You might be curious about what kind of car insurance policy to buy — and the car insurance rates you'll end up paying — when seeking a new policy or considering switching car insurance providers. Before purchasing, you should know an average car insurance policy can consist of six common coverage types:
Comprehensive and collision coverages are not mandatory in any state, but most states offer room to build a policy that suits your financial situation and driving needs.
Both of these coverages protect your vehicle from physical damage. Your collision coverage protects your vehicle if you collide with another car or fixed object whereas your comprehensive coverage protects your vehicle from weather-related incidents, animals, or vandalism.
These coverages are not required by state law but can be required if you’re leasing or financing a vehicle. Both are also subject to a deductible — what you pay prior to your insurance company reimbursing you for any damage.
Learn more about comprehensive and collision coverage.
Some drivers only carry the minimum liability coverage, which might not protect you or in your vehicle in full, if you were to be the victim of an at-fault collision. To prepare for this scenario, underinsured coverage will pay your damages in the event the driver does have insurance, but the damages would exceed the liability limits of their policy. Uninsured motorist kicks in for events such as a "hit-and-run" — when you're in a non-at-fault accident and the other driver is uninsured.
Underinsured and uninsured can be further broken down into two more specific coverages:
Learn more about uninsured and underinsured coverage.
The liability portion of your car insurance is the only state-mandated coverage. It protects other drivers from bodily injury or property damage you might cause in an at-fault accident. It is comprised of two distinct coverage types: bodily injury and property damage protection.
Each state has a minimum limit you must exceed or meet. Below is an example of how these coverages will appear on your policy:
|50 /||100 /||50|
|$50,000 in bodily injury coverage per person||$100,000 in bodily injury coverage per incident||$50,000 in property damage per incident|
Learn more about auto liability coverage.
In short, an insurance company looks at your complete driving profile to determine what kind of client you will be for them. Your driving profile is made up of several factors. Some you can control, like making sure you have a good driving record or driving a car that is less expensive to insure.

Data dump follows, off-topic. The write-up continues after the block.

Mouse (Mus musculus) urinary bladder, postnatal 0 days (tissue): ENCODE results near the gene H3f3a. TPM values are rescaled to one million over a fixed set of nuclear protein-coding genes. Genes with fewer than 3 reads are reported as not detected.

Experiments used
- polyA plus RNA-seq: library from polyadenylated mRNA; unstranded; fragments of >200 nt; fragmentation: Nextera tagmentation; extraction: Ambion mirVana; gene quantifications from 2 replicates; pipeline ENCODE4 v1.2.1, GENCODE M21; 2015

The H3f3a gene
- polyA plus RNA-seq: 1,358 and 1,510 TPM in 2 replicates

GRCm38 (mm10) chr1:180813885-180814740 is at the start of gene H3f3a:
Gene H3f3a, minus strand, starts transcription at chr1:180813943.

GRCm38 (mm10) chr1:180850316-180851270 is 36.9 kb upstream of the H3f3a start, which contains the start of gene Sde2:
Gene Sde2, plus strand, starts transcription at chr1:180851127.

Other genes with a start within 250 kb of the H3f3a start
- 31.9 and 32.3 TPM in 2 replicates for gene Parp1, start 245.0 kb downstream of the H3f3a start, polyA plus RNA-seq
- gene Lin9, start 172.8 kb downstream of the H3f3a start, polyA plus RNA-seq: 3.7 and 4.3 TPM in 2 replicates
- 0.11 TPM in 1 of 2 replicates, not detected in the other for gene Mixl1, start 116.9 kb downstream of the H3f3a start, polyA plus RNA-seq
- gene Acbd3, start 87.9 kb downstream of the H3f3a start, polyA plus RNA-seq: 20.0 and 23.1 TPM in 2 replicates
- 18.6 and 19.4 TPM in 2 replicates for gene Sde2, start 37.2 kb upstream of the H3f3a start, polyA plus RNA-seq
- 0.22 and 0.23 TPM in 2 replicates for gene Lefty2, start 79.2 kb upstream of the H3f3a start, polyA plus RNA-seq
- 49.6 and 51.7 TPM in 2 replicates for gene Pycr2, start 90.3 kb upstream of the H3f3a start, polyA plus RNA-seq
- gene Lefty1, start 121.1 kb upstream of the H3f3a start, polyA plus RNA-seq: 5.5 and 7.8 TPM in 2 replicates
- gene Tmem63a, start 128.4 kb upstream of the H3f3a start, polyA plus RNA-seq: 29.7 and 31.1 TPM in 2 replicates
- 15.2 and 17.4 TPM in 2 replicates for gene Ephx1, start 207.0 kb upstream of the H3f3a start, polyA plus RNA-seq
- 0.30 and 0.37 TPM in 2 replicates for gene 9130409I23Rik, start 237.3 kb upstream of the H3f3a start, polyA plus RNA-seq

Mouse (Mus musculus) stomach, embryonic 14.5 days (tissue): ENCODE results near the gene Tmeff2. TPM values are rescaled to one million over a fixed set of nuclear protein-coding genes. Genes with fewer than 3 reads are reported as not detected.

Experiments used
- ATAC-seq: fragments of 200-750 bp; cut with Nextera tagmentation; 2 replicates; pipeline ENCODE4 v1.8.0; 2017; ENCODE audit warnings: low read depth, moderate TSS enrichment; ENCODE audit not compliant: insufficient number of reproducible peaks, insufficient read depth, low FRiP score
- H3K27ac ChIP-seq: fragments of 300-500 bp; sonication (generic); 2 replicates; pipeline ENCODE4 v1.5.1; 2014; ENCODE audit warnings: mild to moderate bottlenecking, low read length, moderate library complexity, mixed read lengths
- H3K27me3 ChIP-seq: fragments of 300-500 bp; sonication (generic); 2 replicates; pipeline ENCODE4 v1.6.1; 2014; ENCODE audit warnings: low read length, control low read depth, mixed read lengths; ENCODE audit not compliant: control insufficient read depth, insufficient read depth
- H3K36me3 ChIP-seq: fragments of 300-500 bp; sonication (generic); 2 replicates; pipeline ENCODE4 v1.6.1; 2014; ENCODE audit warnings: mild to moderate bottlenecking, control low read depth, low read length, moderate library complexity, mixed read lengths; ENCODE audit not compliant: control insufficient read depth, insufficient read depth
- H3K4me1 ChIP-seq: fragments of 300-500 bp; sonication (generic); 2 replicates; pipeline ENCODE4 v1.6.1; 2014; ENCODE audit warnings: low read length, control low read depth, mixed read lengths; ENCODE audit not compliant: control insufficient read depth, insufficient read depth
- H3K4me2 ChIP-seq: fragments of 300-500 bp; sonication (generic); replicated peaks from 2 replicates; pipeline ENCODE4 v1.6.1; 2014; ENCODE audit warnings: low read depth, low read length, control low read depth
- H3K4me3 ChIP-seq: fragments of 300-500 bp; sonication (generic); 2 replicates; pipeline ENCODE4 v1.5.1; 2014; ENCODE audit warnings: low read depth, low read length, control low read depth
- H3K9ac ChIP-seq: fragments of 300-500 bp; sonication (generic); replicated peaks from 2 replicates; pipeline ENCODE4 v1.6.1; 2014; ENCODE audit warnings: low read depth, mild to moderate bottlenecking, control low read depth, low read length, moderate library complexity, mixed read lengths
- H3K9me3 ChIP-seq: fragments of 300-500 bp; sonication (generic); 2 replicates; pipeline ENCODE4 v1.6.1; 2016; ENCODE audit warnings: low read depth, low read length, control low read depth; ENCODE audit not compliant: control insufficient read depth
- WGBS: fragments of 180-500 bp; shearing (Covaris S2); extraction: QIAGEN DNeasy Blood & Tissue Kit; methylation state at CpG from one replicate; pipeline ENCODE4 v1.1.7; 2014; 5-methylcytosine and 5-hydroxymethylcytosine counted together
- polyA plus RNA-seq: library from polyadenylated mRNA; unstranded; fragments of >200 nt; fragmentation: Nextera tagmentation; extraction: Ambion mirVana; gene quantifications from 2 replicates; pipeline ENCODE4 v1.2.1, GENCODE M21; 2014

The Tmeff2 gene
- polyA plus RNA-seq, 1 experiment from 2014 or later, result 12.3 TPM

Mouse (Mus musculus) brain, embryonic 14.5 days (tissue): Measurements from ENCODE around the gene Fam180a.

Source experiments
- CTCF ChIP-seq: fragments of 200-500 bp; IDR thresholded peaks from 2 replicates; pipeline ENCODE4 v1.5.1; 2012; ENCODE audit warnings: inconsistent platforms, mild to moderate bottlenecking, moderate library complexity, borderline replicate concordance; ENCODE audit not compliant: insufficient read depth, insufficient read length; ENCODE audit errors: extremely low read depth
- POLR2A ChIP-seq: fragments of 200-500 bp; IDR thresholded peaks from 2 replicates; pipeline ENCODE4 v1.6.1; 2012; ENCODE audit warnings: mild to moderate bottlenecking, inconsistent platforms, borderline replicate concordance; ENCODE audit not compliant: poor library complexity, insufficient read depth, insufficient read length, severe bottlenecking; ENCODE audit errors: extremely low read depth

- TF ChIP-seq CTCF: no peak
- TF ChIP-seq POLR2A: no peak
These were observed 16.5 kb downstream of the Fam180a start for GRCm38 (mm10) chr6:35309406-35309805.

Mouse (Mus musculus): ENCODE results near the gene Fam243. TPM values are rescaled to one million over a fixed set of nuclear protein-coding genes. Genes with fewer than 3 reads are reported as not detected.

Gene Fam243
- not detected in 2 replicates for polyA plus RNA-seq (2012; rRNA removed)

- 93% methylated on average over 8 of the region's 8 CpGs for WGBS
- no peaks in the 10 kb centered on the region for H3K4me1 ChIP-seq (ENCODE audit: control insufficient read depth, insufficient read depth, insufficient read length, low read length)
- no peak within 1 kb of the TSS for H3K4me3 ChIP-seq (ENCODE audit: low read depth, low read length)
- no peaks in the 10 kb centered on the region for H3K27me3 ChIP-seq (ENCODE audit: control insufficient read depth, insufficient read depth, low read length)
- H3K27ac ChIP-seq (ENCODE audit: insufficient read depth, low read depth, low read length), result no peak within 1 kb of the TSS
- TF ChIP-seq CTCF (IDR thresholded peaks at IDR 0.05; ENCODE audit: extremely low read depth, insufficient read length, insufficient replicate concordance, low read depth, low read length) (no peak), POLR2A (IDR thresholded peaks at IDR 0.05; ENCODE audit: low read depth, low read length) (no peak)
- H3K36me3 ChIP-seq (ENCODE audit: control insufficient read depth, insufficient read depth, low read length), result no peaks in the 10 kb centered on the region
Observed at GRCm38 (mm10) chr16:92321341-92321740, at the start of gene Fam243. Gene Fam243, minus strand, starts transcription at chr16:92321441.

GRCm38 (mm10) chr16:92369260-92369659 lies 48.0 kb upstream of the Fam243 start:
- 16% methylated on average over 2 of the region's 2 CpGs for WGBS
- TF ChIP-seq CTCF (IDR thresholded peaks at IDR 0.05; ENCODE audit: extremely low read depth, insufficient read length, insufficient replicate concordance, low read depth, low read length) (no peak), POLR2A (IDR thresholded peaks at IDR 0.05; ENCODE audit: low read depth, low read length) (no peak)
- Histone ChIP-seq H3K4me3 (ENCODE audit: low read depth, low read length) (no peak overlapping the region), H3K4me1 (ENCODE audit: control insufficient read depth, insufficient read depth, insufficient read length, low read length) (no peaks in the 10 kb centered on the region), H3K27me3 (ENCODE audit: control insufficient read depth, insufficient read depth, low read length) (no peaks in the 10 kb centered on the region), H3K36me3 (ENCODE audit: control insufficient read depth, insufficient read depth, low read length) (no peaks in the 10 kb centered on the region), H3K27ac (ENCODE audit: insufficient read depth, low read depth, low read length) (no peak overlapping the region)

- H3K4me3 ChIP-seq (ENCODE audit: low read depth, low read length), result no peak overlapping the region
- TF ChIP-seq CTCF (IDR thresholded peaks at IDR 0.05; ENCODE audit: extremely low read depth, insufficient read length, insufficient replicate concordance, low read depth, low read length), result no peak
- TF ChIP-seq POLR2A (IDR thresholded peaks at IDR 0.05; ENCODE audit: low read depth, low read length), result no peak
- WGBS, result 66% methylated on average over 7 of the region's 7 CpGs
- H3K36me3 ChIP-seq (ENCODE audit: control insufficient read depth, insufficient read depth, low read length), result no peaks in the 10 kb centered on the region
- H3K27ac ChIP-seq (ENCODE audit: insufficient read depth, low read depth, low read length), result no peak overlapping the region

The amount you pay for insurance is based on a variety of factors. These considerations, which include your location, age, gender, marital status, credit score, your auto insurance and driving history, along with the vehicle you drive, constitute the bedrock of your car insurance rate. The less risk you appear to present to an insurance company, the lower your premium will be.
For more information on how auto insurance rates are calculated, see our in-depth guide.
To an insurance company, who you are is determined by your age, gender, credit score, marital status, homeownership, and of course the vehicle you drive. This information, correspondingly, will determine what kind of client you will be to your insurance company. Meaning, they use this information to determine what you will pay for your auto insurance: your premium. If you're a driver with a low credit score (below 524) or have a lengthy driving record, expect your premium to be higher for what an insurance company views as a risky client.
Although you might not know it, your insurance is regulated by your state and priced based on the ZIP code in which you reside. If your state requires your basic minimum coverage to be high, you'll probably face higher costs, as you will be required to meet this requirement. This is one reason car insurance in Michigan is so expensive. Because Michigan is a no-fault state with lofty PIP insurance requirements, residents are forced to pay more for auto insurance than drivers in other states. At a more granular ZIP code level, if there are a lot of bad drivers in your area, your rate could be higher than average because of what your insurance company sees as increased potential for accidents and a greater probability of claims payouts.
Insurance companies not only want to see that you have an insurance history, but that you have a good history. Unless you’re a brand new driver, a lack of an insurance history is a red flag to an insurance company. Moreover, it's also the same if you have a long history of only having the bare minimum of coverage. This is because insurance companies see drivers with a long history of high insurance limits as financially responsible and therefore a lower risk than a driver without a positive insurance history.
At The Zebra, we strive to help you find the auto insurance policy that fits you. Our goal is to match you with the best insurance coverage in your area: an auto policy that suits both your financial situation and your coverage needs.
The Zebra offers more options than your average insurance agent, which can come in handy if you’re seeking insurance savings. The more insurance companies you research, the more you save and the better coverage you find.If you want to find the best coverage for your money, look no further than The Zebra's car insurance calculator. Let us help you out — by using our auto insurance calculator, you can compare rates from leading companies in order to make sure you're getting the best rate. And you don't even have to leave your couch.